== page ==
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What Is Nodular Eczema?

What Is Nodular Eczema?



Although laymen talk of “itching” when thinking about eczema, medical professionals refer to the term “nodular pruigo” to describe this source of discomfort. Pruigo specifically refers to the appearance of the skin after it has been scratched, in response to the itch for a prolonged period. Nodular pruigo comprises of raised bumps on the skin which are directly linked with the scratching. If the patient is able to resist the urge to scratch then this will cause the symptoms to settle down down. Although stopping scratching sounds easy, it is extremely difficult, trust me! I can’t help but scratch, even if it causes my skin to bleed I have to carry on, and I have a lot of self control!


There is no known cause of this type of eczema, and experts are at loggerheads as to what makes the skin behave in the way it does. However, the itching prompts scratching, which augments and prolongs the symptoms to make for a drawn out period of prolonged irritation. There have also been links drawn between stress and increased scratching.


Most of the patients suffering from this form of eczema tend to be atopic, which means their bodies react in an irregular way to allergens in the environment, ultimately causing this reaction. The condition can lead to symptoms such as severe itching which can disrupt sleep and daily life. The scratching becomes a habit as the only direct form of relief, yet makes this itching worse over the longer term, creating a vicious circle for the patient.


Patients suffering from nodular eczema usually have patches of skin covered in hard lumps which can be the source of endless discomfort. The rough surface is usually darker than other areas of the skin, and may contain numerous scratches or scabs caused by scratching. Most commonly, sufferers find these symptoms present on their arms and on their legs, although it is not uncommon for the condition to affect any part of the body.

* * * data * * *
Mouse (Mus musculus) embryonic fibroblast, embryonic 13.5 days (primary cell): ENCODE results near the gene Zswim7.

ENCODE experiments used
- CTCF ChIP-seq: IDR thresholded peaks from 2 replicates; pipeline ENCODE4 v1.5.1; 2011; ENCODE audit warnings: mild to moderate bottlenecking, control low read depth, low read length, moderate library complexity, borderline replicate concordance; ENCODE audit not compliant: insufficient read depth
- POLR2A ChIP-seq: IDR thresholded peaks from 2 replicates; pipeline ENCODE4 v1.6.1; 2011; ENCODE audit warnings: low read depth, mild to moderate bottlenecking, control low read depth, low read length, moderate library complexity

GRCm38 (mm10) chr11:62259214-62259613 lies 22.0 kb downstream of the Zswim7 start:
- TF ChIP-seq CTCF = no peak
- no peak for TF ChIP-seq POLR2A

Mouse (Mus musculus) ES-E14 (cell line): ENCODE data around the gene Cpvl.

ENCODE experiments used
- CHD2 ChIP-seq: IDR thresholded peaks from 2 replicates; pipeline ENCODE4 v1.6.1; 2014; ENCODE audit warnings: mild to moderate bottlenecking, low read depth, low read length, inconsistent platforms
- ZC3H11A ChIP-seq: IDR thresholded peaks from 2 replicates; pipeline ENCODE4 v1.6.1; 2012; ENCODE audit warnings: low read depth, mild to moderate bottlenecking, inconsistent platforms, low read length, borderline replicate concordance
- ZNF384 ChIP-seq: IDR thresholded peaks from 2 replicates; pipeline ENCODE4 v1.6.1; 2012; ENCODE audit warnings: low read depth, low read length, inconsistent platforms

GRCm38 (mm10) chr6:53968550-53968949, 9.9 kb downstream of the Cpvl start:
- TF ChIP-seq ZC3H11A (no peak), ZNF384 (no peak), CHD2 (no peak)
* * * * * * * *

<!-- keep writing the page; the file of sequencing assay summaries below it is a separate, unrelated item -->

The first prong of attack is usually a steroid based gel or cream. In severe cases a bandage can be applied over the cream increasing the effectiveness and also preventing scratching, just make sure you lock up all the knitting needles! This treatment can be soothing after a while, and can work toward reducing inflammation and treating the condition. As a first step, this is one of the most effective at reducing the symptoms of the condition.


One of the most successful treatments is known as UV phototherapy. This involves subjecting the areas in question to UV light by way of a ‘light box’. This is usually a procedure carried out in the doctor’s office, although you may be prescribed a light box for home use from your doctor. If you are at all unsure about this treatment, it is essential that you discuss your options with your doctor to determine the best options for you. Of course, the light box does come with its own side effects, so it’s important you learn how to use it properly and safely to avoid damaging your skin.


If a wide area of the skin is affected then you may want to try one of the medical UV booths, think tanning bed and you won’t be far wrong. I have tried this treatment, and quite frankly it scared the hell out of me! I was in my early teens when I tried it, and it did manage to clear up my symptoms while I was having the treatment, however as soon as I stopped they returned. Plus thanks to this treatment whenever I went outside I had to cover up, so personally it’s not for me!





Source by Judy Wellsworth


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